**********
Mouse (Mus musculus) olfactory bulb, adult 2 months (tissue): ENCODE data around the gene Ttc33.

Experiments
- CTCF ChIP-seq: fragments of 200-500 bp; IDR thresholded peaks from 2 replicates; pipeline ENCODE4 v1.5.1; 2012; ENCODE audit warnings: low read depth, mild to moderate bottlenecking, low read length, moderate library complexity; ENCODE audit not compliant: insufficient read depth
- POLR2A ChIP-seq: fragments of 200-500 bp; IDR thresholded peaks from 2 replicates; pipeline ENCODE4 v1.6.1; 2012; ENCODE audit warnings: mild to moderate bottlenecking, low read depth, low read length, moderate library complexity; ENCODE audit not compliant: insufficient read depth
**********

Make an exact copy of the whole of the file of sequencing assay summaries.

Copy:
Mouse (Mus musculus) olfactory bulb, adult 2 months (tissue): ENCODE data around the gene Ttc33.

Experiments
- CTCF ChIP-seq: fragments of 200-500 bp; IDR thresholded peaks from 2 replicates; pipeline ENCODE4 v1.5.1; 2012; ENCODE audit warnings: low read depth, mild to moderate bottlenecking, low read length, moderate library complexity; ENCODE audit not compliant: insufficient read depth
- POLR2A ChIP-seq: fragments of 200-500 bp; IDR thresholded peaks from 2 replicates; pipeline ENCODE4 v1.6.1; 2012; ENCODE audit warnings: mild to moderate bottlenecking, low read depth, low read length, moderate library complexity; ENCODE audit not compliant: insufficient read depth